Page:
Researchers have found that the key to an inherited genetic deficiency that causes COPD could originate from the Vikings. Archaeological excavations of Viking pits in Denmark have shown that the Vikings used to suffer from massive work infestations. For populations living in these areas their genes developed in such a way as to protect their vital organs from diseases caused by the worms and this same trait can now lead to lung disease in our time.
COPD affects nearly 5% of the global population and the only inherited risk factor is alpha-1-antitrypsin (A1AT), which is compounded if the individual smokes.
A1AT protects the lungs and other organs like the liver from enzymes called proteases. These enzymes are produced by our immune system but also by parasitic worms. If you are deficient in A1AT then these enzymes are then allowed to break down lung tissue, which can lead to COPD.
A1AT deficiency means that you have an altered form or deviant of A1AT and are very common in Scandinavia, where they evolved in Viking populations more than two thousand years ago.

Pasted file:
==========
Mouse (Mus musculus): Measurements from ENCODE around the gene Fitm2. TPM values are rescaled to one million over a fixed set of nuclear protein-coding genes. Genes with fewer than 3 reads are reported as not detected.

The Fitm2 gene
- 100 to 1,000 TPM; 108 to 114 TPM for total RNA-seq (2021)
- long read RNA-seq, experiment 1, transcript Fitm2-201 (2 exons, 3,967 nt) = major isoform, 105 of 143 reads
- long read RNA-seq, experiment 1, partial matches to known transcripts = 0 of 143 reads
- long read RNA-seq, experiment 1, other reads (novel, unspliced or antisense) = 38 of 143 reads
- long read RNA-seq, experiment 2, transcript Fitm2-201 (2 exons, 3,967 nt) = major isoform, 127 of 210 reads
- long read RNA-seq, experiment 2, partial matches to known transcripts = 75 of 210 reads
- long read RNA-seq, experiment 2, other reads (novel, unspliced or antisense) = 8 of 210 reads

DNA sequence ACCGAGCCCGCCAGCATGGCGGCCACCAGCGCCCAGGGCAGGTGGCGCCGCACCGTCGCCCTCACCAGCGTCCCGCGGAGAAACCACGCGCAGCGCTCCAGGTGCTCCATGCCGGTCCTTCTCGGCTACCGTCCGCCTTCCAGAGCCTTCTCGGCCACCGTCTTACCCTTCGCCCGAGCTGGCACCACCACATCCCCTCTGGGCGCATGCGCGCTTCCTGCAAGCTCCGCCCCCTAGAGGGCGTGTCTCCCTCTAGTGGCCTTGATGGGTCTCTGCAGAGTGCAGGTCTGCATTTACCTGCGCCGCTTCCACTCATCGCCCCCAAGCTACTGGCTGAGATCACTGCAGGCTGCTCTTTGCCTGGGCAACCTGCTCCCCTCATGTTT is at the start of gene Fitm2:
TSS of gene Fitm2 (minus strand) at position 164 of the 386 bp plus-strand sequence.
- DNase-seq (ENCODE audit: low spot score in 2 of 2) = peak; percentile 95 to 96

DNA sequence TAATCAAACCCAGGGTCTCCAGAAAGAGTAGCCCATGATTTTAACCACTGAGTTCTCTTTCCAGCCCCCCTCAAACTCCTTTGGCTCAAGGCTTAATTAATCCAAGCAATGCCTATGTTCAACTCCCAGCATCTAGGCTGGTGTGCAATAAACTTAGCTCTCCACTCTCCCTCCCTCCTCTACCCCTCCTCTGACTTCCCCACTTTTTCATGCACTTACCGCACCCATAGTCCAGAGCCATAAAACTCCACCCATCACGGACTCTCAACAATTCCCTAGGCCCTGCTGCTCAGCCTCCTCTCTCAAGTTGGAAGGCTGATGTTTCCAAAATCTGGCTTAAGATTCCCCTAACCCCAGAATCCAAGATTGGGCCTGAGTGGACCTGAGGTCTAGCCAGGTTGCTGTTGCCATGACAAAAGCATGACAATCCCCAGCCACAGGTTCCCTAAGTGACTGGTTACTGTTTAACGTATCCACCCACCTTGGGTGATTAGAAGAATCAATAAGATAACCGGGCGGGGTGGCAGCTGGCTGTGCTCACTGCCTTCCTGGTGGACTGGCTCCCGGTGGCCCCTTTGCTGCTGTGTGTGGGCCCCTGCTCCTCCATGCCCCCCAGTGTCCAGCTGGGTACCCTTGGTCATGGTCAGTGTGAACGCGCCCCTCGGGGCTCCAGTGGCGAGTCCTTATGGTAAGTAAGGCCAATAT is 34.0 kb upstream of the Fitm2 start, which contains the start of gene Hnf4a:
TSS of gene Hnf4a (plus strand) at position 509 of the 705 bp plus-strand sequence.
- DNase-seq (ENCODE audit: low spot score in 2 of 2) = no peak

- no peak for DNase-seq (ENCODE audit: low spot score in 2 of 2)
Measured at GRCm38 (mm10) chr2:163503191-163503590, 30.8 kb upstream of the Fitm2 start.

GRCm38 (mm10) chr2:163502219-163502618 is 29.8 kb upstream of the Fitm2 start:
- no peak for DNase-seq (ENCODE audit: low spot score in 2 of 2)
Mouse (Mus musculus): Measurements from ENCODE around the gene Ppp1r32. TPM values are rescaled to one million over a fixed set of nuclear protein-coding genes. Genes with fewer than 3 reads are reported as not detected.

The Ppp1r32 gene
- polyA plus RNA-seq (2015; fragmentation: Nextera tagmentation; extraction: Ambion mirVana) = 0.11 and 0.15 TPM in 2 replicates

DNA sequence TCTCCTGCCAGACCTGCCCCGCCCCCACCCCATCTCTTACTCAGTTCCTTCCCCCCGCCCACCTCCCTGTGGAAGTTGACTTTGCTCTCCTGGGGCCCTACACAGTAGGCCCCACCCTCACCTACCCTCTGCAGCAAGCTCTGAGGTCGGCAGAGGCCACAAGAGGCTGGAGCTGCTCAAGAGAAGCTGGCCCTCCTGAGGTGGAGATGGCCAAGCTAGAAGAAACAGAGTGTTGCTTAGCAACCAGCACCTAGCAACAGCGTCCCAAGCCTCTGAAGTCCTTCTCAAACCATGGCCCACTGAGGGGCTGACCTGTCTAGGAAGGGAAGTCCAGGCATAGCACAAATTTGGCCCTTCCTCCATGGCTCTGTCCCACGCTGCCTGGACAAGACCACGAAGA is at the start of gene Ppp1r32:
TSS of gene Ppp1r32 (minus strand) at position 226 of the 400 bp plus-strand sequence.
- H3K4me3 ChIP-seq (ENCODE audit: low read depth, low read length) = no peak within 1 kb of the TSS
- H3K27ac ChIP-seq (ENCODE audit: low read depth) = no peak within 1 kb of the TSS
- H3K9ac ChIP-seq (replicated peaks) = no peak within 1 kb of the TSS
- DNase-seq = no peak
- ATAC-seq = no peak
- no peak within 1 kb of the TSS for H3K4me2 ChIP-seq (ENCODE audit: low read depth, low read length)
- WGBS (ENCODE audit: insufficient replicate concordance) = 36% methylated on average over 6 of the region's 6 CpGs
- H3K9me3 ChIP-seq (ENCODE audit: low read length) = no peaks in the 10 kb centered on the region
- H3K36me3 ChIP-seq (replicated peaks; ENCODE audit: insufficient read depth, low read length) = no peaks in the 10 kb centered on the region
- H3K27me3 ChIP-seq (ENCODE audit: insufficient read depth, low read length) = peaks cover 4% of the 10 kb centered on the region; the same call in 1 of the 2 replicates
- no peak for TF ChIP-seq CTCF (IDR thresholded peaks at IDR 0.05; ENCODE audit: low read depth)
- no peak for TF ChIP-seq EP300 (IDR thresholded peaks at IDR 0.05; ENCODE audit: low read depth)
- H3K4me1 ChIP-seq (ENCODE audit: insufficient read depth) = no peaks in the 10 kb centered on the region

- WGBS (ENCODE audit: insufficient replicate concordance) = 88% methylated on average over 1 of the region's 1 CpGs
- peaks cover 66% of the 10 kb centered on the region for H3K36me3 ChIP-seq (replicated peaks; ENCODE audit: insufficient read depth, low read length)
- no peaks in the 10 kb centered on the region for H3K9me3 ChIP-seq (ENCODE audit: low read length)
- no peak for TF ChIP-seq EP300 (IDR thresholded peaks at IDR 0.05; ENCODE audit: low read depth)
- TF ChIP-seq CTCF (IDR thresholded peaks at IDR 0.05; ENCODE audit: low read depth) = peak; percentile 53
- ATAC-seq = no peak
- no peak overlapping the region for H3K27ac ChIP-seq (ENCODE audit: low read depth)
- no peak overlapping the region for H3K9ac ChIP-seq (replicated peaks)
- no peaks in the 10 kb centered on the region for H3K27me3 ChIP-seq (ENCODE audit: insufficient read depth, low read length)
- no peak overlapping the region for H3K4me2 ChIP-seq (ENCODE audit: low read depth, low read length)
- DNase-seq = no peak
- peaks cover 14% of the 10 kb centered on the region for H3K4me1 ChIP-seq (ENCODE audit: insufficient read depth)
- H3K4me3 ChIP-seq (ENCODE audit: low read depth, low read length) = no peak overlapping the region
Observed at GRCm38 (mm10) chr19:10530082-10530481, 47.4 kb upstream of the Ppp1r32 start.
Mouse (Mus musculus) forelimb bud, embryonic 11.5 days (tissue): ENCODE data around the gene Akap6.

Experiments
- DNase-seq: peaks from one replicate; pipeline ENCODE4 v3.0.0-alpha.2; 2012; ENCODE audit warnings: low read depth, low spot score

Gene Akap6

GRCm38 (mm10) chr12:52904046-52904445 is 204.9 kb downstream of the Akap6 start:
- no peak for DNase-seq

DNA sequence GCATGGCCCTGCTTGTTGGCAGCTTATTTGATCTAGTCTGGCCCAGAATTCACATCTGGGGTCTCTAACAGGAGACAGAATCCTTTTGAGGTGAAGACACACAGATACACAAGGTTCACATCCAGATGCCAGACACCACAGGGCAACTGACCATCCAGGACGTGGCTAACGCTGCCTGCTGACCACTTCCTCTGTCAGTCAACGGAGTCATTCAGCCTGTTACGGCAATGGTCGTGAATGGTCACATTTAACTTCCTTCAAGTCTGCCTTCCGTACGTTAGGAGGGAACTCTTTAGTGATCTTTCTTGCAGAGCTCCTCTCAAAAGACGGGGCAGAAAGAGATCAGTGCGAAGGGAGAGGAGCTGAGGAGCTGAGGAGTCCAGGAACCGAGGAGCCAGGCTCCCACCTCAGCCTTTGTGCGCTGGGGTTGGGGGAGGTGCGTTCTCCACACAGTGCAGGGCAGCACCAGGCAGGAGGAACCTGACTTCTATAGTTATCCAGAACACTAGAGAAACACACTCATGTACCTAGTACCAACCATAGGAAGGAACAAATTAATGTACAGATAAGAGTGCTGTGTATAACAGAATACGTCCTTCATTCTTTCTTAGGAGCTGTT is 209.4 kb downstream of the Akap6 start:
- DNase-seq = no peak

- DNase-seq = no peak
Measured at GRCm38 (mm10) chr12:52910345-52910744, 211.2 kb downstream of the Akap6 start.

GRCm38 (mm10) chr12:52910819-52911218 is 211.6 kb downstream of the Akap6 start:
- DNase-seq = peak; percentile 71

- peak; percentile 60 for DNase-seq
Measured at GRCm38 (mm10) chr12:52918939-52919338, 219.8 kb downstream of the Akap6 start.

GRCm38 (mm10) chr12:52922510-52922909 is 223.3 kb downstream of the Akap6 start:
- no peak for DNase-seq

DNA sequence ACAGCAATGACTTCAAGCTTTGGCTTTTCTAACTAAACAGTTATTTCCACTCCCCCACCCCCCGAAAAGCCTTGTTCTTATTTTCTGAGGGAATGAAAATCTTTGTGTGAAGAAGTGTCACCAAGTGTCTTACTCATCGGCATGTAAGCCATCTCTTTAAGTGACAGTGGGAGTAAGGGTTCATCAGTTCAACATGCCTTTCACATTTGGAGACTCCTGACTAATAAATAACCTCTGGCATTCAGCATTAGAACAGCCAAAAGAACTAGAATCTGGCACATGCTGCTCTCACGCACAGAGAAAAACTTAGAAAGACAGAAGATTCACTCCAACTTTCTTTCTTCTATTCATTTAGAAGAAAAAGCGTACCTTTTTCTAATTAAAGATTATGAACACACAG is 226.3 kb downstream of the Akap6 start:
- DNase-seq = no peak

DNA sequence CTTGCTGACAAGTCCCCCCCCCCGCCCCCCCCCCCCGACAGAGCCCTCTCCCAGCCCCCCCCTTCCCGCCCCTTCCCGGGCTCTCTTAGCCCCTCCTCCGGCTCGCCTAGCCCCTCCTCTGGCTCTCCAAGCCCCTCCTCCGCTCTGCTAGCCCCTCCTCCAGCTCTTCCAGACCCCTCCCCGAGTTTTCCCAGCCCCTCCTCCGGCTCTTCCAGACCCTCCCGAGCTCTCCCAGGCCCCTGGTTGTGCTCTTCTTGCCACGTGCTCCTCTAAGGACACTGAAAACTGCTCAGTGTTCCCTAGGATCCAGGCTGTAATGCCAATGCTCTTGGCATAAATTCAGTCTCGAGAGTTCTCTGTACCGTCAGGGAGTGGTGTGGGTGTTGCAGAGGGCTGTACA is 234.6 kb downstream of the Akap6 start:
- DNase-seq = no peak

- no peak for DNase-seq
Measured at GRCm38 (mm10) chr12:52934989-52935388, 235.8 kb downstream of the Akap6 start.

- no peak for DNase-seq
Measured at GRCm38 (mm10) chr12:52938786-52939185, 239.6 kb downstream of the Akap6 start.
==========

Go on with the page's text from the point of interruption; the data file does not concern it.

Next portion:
Professor Richard Pleass said: “Vikings would have eaten contaminated food and parasites would have migrated to various organs, including lungs and liver, where the proteases they released would cause disease.”
The deviant forms of A1AT bind to an antibody called Immunoglobulin E (IgE) that prevents the antibody molecule from being broken down by the proteases from the worms. Therefore Viking populations became protected by the deviant forms of A1AT which protected them for the worms.
“Thus these deviant forms of A1AT would have protected Viking populations, who neither smoked tobacco nor lived long lives, from worms.” Continued Professor Pleass, “it is only in the last century that modern medicine has allowed human populations to be treated for disease causing worms. Consequently these deviant forms of A1AT, that once protected people from parasites, are now at liberty to cause emphysema and COPD.”
It has often been wondered how and why A1AT deficiency has occurred and now it seems there are some pieces to the puzzle found among the Vikings. Therefore if you have Viking descendants it could be more possible that you have inherited the trait and have a higher risk of developing COPD. Now that we live longer and some of us smoke this now means that something which developed over generations to protect people from death by worm is now the same factor that causes COPD.